“The media heralded Queen Sālote’s action in the most laudatory terms, but she deflected the praise by suggesting that in the Tongan way of life it is impossible to seek one’s own comfort if it would disappoint or discomfort someone else.”

He elaborates further: “This generosity is part of the traditional attributes of a True Tongan that every preacher, poet, and chief’s spokesmen or matapule articulates and sings about, the five golden badges/sashes of a true Tongan or āfei koula:” These are:
  • 'ofa – or love
  • Faka'apa'apa – Respect and reverence;
  • Tauhi va – maintaining warm relationships and social obligations;
  • mamahi'i me'a – loyalty and passionate commitment; and
  • loto-to – humility and a ready and willing heart.
As a foreigner wanting to be Tongan, especially on the eve of the transfer of political power, I am going to indulge in a bit of fie poto and suggest a 6th āfei koula – namely fai totonu. For without fai totonu – that is, honest, integrity, and doing what is right, fair, and just – then all the other virtues or āfei koula are corruptible.” Love can become favoritism, respect can morph into mere flattery, and maintaining relationships may result in cultivating only those relationships that can provide advantage. Loyalty and commitment can result in excitability and being carried away by emotion. “Fai totonu holds on to the purity of these Tongan virtues, unites them as one golden set and protects them from corruption. Fai totonu is the shield and  protection against kaipō – in its many forms of consuming or controlling selfishness, ignoring the needs and desires of others.”

In our experience here we have experienced many instances where these virtues have been expressed, such as when a neighbor comes to our door with big plate of food from their Sunday umu, how the school children who are fortunate enough to bring a lunch to school readily share with those who did not. And we have also seen the corrupted versions he talks about. For example it's not unusual for food to be prepared when an official from a government ministry or the head office of the church plans an official visit. This is nominally done out of respect, in humility, and to express sociability in adherence to these virtues, but in reality the practice has become institutionalized; the food is expected, but despite the expectation of those who prepared it the official may simply load the food into the car without accepting the hospitality involved with sharing. It is a testament to the Tongans' generosity of spirit that such behavior is accepted (sai pe: no problem).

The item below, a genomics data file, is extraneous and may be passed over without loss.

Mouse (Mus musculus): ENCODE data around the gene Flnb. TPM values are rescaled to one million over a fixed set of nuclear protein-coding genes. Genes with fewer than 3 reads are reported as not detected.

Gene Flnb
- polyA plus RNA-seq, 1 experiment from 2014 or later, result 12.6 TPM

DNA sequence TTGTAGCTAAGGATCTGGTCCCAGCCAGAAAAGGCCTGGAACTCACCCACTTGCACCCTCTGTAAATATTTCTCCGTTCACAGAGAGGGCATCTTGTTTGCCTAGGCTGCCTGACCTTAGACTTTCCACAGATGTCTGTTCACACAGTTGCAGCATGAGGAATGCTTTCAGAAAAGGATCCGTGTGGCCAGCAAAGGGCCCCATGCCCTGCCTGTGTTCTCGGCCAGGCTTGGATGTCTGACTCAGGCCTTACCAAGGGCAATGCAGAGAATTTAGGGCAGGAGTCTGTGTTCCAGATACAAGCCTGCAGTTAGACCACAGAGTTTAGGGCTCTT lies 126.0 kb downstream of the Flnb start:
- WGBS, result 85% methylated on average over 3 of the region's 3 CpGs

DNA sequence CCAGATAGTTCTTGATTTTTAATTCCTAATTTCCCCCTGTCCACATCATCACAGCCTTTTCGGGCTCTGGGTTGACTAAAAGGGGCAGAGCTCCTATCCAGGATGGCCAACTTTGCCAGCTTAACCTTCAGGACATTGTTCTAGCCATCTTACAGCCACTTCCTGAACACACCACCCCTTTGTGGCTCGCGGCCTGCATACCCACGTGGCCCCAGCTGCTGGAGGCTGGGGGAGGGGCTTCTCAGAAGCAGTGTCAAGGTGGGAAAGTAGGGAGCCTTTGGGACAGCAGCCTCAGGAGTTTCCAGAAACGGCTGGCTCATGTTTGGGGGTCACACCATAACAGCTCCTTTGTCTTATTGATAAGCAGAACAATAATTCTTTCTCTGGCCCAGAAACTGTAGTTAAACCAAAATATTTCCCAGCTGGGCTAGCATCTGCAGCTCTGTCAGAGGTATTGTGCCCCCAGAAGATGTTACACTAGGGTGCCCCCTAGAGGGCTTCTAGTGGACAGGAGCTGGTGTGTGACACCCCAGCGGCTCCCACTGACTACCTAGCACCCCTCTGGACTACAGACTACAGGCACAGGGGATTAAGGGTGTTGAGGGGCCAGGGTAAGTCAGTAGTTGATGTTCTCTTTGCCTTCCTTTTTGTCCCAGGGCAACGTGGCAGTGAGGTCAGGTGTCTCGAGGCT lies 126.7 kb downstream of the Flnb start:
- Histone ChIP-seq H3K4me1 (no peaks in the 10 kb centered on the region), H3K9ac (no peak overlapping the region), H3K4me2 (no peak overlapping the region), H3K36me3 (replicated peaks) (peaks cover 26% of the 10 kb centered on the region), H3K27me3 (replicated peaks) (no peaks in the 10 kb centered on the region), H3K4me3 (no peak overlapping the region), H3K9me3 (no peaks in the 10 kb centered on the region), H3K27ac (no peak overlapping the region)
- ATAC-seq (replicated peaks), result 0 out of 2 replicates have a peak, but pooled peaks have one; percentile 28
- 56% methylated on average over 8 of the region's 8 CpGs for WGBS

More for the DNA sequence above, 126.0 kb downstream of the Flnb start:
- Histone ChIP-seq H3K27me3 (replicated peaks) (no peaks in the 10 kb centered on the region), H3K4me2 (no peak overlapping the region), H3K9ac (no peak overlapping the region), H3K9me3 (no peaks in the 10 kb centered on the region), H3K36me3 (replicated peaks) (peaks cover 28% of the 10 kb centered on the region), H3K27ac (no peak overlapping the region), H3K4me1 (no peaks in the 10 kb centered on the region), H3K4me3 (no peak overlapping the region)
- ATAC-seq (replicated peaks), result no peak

Dr. Shumway concluded by describing an encounter with an old friend as he arrived in Tonga three years ago on this assignment as President and Matron of the Tonga Temple. His old friend “was the embodiment of the āfei koula virtues of Tonga. He was a great chief, a district officer, a loving nature, a devoted subject, a deeply religious person and member of the United Free Wesleyan Church. .   .  I greeted my venerable friend affectionately and asked him off-handedly: 'Siaosi, how is our country?' I was surprised at his answer and the emotion with which he gave it. 'Well,' he said 'We all still go to Church, we still sing to the high heaven, we still say our Amens to the prayers, but with regard to fai totonu, (that is honesty, integrity, and doing right guided by a sense of justice) – we are empty as a people.'”

How often have I heard the prayer that the impending changes to our political system would somehow restore and reaffirm fai totonu in government – But we the people are the government. And the question remains how do we get the āfei koula off our shoulders and our chests and into our hearts – How do we anga ’aki these virtues, so that they are not just decorations or badges of a false honor and an empty rhetoric, but real qualities of heart and soul?”

I came to Tonga to gain perspective from a different culture to help me better understand my own. As a citizen and product of the most consumption oriented culture ever, I am constantly challenged personally and in my teaching to understand and appreciate the Tongan generosity of spirit, in its pure as well as its corrupted expressions. It appears to be a challenge for many Tongans as well. A recent story in the English language newspaper profiled one of the candidates for parliament who has visited each household in his district in the last month. He expected the topmost concern of villagers to be reviving the economy. But these are people for whom a consumer culture is relatively new, who don't really understand globalisation and are not so sure it is the best future for Tonga. “What kept coming back to me, from rich and poor, from old and young, was that people just wanted their new government to be faitotonu—to just do the right thing, be honest with them, not corrupt.”